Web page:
President Morales remains popular and is part of the South American ‘club’ of leftist governments. He has reversed the previous zero tolerance policy to coca plants but not their chemical derivative; cocaine. The coca leaf and its bi-products is integral to many Bolivians’ culture and is used widely to dull feelings of cold or hunger suffered by those living on the unforgiving altiplano.
But the country is not all dust, bleak plains and llamas. The ‘Road of Death’ leaves La Paz (already high enough for visiting football teams to protest that the home side have an unfair advantage), and climbs to 4650 metres. Then, in 40 gut-churning miles it plunges down to the lush vegetable gardens of Coroico in the temperate Yungas region, altitude 1200 metres. Mostly single track, including extreme drop-offs of 600 metres, no guard rails and liable to landslides, it’s a road that should be treated with respect but is a riding experience not to be missed. Continue into the flat Amazonian lowlands of the Beni and you find green, sticky warmth which most would associate with Brazil, not Bolivia. In fact huge areas in the east of the country are covered with rainforest or have been cleared to farm beef.
It was down in the lowlands of Vallegrande that Che Guevara met his end. Shot by the CIA, the revolutionary hero instantly became an icon, now emblazoned on t-shirts the world over. Of course Bolivia has other revolutionary connections, named as it is after Simon Bolivar. This Venezuelan general was instrumental in liberating the region from the Spanish.
Back on the road, no overland traveller would or should bypass the Uyuni region, part of the world’s largest salt flat which boasts huge mineral reserves of sodium, potassium, magnesium and, currently most valuable, lithium. As I travel across the vast blinding white solid crust of the Salar and explore the Dali-esque islands which are covered with giant cactus, I feel completely satisfied that I have seen some of the most impressively beautiful and surreal scenery one could hope to encounter. It seems almost greedy to continue south west and find oneself confronted by equally stunning but totally different landscapes; rich red sand dunes and desert, volcanos, mineral rich pink and green lakes spotted with flamingos, geysers, and the Arbol de Piedra (tree rock). Many tour the region by taking 2 or 3 day tours in a 4X4, but the journey across the Salar and beyond is quite possible on two wheels, though less easy in the wet season. At such times it is wise to cover your entire bike in a layer of WD-40 to protect it from the vicious salt spray.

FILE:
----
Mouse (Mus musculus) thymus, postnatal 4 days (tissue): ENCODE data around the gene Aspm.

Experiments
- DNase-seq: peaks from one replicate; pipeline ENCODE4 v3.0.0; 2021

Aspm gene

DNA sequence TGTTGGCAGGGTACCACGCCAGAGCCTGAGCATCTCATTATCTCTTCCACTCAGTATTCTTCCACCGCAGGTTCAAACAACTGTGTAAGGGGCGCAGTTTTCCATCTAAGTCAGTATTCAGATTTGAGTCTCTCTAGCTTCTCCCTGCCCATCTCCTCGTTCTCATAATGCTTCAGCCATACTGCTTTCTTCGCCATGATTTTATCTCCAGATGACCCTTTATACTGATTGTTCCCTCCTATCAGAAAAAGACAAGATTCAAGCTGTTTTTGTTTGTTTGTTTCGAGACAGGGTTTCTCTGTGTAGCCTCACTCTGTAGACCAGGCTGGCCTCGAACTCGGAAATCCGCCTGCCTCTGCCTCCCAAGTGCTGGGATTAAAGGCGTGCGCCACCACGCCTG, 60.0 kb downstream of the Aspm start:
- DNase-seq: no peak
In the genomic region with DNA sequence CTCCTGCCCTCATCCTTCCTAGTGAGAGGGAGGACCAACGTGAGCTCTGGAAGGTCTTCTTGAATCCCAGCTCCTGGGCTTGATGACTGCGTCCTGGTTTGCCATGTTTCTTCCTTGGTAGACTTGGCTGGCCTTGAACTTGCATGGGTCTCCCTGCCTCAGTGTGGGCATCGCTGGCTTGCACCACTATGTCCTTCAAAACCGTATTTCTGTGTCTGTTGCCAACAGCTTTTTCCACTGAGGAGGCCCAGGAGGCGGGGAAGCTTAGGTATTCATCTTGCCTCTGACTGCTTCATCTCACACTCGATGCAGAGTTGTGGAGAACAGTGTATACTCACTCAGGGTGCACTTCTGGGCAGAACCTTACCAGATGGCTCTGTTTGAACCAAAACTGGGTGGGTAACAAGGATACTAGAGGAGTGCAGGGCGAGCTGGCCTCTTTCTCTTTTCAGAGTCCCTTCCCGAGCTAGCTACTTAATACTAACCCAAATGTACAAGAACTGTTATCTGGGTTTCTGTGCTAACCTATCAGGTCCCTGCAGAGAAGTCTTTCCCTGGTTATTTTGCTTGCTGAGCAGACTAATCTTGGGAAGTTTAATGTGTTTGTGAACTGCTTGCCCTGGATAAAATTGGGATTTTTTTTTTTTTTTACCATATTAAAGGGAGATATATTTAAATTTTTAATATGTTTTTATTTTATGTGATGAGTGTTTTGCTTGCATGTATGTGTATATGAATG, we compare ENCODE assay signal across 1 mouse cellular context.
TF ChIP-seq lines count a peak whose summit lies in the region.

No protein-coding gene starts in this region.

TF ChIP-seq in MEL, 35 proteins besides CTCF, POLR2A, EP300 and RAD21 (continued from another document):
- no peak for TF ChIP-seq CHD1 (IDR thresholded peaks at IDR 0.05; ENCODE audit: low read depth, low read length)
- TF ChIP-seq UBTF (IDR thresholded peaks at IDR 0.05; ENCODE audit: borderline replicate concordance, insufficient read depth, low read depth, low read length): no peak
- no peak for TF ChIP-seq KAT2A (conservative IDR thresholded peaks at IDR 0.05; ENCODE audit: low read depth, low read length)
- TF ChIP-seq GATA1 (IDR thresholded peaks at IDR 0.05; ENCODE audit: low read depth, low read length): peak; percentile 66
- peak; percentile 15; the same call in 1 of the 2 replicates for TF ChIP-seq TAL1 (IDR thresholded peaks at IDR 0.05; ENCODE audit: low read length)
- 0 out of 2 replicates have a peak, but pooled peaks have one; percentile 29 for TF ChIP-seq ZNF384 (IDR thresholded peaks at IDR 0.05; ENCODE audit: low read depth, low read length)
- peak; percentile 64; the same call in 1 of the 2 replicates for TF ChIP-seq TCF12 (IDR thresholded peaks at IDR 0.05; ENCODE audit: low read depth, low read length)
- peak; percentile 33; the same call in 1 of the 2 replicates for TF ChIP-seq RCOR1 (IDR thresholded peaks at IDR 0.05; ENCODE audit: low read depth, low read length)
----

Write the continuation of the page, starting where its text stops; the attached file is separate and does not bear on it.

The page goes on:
On route south from Potosi to Villazon (and the border with Argentina), is tranquil, laidback and pleasantly warm Tupiza. When I visit, the burning blue skies show off the surrounding canyons of sepia-red, their craggy fingers reaching skywards from grey rock below. The nooks and crannies here were the last hide-out of Butch Cassidy and the Sundance Kid, before the Bolivian army caught up with them.
With jaw-dropping scenery, friendly straight-forward people and a refreshing fizz to its politics, Bolivia has been the perfect place to get lost for a while. As I leave, travelling south, a sign reads ‘Esta es mi tierra, Bolivia’ (This is my land, Bolivia) and I feel a surprising jolt of emotion. It’s not my land but seldom have I felt so at home in a place or so fond of it. How can you not love a country that lost its only bit of coastline to Chile in the 1880s, and still insists on maintaining a Navy? Apparently its role is to patrol rivers and Lake Titicaca but I’m convinced it’s there more as an enduring symbol of protest. Bolivians are still very sensitive about their landlocked status – after all, Chile attacked during carnival and that must be an injustice worth a road block.